The Washup on Geowash | Stone Group Lawyers

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The Washup on Geowash

The ACCC has successfully prosecuted former hand car wash and detailing franchisor Geowash in the Federal Court for acting unconscionably, making false or misleading representations and breaching the Franchising Code of Conduct by failing to act in good faith in its dealings with franchisees.

A lengthy ACCC investigation and resulting court proceedings determined Geowash had made false or misleading representations on its website about the revenue and gross profit prospective franchisees could expect to receive, and that Geowash had commercial relationships with numerous major corporate entities (which in fact it didn’t).

Geowash was found to have acted unconscionably towards a number of its prospective franchisees about the methods of charging for establishment and fitout costs of franchised sites. Some franchisees were told that the initial fees payable to Geowash were reflective of the actual setup costs for a site, but in actual fact, a large portion was paid to Geowash’s director and franchising manager as commissions. The surplus was then expended to setup costs, and many franchisees billed extra when budgets were exceeded. These costs were often initially marketed as a fixed or capped cost. After signing their franchise agreements, franchisees later learned the actual costs they were expected to pay often far exceeded the initial figure stated by Geowash. Many franchisees were then left with inferior car wash sites, and some never even received their car wash.

The decision is a timely reminder that franchisors must be extremely careful about the statements, promises and representations made to prospective franchisees in the negotiations before entering a franchise agreement. If something said about a future matter is relied upon by a franchisee, then turns out to be untrue or misleading, and causes the franchisee financial detriment, a franchisor can land in hot water.

Whilst the ACCC unsuccessfully tried to hold Geowash’s director and franchising manager personally liable, the decision nonetheless shows that had the circumstances been different, there is a real risk that individuals involved in such conduct may be held personally liable.


Franchisors should take careful note of the key takeaways from the Geowash decision:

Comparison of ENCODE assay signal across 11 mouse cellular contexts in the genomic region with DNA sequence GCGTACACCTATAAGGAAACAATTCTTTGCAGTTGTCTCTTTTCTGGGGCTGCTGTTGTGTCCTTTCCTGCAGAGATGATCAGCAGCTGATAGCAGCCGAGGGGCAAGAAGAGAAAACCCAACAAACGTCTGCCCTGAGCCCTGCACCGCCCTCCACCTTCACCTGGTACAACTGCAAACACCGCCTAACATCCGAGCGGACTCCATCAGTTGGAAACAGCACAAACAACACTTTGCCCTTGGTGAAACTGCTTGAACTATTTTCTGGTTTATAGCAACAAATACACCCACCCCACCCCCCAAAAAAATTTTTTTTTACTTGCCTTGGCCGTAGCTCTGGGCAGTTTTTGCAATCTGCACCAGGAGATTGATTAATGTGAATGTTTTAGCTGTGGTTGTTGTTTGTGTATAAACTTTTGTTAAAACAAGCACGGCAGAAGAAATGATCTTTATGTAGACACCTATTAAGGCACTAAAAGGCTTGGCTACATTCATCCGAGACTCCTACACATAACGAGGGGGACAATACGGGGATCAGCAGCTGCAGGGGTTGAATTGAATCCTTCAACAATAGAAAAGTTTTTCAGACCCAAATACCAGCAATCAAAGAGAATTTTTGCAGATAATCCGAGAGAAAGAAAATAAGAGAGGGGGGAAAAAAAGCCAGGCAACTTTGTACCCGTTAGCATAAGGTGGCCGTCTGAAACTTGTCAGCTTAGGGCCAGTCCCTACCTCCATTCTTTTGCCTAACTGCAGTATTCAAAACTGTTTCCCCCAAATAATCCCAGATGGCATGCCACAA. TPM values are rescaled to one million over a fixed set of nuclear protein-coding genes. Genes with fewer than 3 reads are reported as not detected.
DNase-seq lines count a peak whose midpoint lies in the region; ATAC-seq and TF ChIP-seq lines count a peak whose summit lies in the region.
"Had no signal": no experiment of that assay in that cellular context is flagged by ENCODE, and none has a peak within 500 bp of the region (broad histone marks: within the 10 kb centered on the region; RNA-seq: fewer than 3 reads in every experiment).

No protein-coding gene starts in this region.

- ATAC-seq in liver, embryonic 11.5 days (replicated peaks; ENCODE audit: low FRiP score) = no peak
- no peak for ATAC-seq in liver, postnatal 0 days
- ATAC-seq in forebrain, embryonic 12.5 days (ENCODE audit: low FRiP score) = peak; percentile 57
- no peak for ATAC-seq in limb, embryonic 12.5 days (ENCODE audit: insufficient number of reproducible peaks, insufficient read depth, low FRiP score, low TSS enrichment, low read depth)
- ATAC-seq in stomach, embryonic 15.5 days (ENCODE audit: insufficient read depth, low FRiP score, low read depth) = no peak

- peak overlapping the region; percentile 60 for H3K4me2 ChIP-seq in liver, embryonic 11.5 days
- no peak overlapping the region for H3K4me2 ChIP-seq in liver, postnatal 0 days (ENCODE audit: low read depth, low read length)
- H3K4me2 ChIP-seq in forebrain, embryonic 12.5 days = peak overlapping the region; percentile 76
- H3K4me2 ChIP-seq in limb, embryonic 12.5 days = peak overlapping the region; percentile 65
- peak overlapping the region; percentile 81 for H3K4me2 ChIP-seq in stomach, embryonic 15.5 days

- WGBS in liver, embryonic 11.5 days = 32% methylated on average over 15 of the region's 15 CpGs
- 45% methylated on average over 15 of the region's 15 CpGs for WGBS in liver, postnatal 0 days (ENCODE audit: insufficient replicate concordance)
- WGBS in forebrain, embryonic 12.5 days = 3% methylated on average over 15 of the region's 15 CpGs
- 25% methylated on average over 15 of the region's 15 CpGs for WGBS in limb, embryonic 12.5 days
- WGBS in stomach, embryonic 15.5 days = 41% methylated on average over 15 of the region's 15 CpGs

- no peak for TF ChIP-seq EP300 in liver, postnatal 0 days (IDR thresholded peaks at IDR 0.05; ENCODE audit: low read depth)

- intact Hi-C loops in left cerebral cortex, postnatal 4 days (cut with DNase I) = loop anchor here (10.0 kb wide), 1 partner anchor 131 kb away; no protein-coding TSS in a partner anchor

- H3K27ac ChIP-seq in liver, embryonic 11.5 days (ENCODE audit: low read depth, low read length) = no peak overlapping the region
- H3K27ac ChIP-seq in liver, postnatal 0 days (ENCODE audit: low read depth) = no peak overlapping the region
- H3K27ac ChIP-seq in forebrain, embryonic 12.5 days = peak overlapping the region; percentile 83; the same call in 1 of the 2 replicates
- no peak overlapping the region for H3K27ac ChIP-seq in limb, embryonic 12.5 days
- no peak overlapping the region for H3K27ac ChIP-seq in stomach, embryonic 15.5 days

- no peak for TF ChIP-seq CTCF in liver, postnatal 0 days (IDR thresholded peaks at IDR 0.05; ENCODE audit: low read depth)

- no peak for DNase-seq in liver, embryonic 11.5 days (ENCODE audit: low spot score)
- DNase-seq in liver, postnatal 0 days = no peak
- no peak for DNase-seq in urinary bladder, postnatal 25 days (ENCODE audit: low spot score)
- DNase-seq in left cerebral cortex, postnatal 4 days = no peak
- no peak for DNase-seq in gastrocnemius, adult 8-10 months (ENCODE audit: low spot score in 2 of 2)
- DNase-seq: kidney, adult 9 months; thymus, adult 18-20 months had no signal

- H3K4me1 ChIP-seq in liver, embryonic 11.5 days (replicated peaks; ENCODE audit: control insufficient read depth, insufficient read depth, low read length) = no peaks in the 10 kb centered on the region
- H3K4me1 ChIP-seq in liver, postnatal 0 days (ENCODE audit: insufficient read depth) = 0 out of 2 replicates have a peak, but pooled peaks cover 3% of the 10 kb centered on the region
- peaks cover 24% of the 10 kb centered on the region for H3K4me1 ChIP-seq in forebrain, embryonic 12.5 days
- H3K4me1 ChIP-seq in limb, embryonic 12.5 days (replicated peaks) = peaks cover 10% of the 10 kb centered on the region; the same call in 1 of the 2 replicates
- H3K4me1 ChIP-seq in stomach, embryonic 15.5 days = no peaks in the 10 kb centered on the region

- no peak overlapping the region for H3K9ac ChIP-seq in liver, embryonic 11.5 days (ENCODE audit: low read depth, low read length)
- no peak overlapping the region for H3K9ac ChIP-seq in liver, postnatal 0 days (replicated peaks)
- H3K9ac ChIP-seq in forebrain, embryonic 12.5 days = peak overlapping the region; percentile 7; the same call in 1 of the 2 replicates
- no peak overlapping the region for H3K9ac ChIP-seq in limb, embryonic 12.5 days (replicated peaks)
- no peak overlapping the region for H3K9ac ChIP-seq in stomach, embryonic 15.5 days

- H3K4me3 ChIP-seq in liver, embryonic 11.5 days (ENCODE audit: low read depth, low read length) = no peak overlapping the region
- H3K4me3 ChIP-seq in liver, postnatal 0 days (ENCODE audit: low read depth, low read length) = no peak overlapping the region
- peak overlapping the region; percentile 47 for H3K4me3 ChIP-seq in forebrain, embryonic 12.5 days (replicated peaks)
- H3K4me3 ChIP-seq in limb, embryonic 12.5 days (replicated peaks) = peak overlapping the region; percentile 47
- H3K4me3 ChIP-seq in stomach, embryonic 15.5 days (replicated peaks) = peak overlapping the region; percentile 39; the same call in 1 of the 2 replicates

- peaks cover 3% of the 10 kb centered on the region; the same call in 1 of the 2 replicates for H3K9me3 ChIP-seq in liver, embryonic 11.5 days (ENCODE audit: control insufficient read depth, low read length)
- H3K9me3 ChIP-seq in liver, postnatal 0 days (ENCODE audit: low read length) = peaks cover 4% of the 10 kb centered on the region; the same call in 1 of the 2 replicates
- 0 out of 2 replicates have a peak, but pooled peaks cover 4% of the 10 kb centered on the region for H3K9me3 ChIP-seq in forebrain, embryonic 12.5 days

1. Don’t advertise franchises in a way that gives an impression that a franchisee can achieve a certain profit or turnover. Franchisees should always be made aware that the success of their business will be dependent on their own business efforts.
  2. If you tell a prospective franchisee that a fee will be calculated a certain way using a certain method, then don’t deviate from that. Geowash told franchisees that their initial fees were calculated based on actual costs to be incurred for establishing a site, but in actual fact, the fees were first determined based on the franchisee’s spending capacity, and a large portion then allocated towards undisclosed commissions. If you collect a fee for a particular purpose, then you must expend it towards that purpose.
  3. Don’t market something as a fixed or capped cost, and then attempt to introduce additional costs not previously disclosed.
  4. If fees disclosed to prospective franchisees are only estimates and based on variables, then make that very clear. Disclose the factors that determine whether the final fee will fit into the lower or higher end of the estimate.
  5. Only charge franchisees in accordance with your rights under the franchise agreement and disclosure document. If you want the right to collect installment payments or change charging methods, ensure your documents allow this. Don’t expect to collect a fee that you don’t have a contractual right to charge.
  6. Ensure consistency between the information and documents given to prospective franchisees.
  7. Don’t claim to have experience or commercial relationships that you don’t actually have.
  8. Don’t claim to use a certain site selection criteria or process, when in fact you don’t.
  9. Keep detailed records in support of every promise, statement or representation you make, especially about future matters. The onus is on you to prove that you had a reasonable basis to make it. If you can’t support your statement, then don’t make it. Avoid stating personal opinions, and train your staff on what they can and cannot say.
  10. Select your franchisees carefully. Ensure their level of experience is appropriate for the franchised business. Take extra care with migrant franchisees. If you know they aren’t cut out for the franchise, don’t offer it to them.
  11. If you know the prospective franchisee doesn’t have the financial means to enter or run the franchise, don’t offer it to them.
  12. Encourage your prospective franchisees to obtain their own independent legal, accounting and business advice.
  13. Finally, don’t promise something you can’t offer!

This article which was previously published on the Inside Franchise Business website can be viewed here.

Luke is an Associate with Stone Group Lawyers and is a regular contributor to online and print media for Inside Franchise Business. Luke is also a member of the Queensland Law Society Franchise Law Committee.

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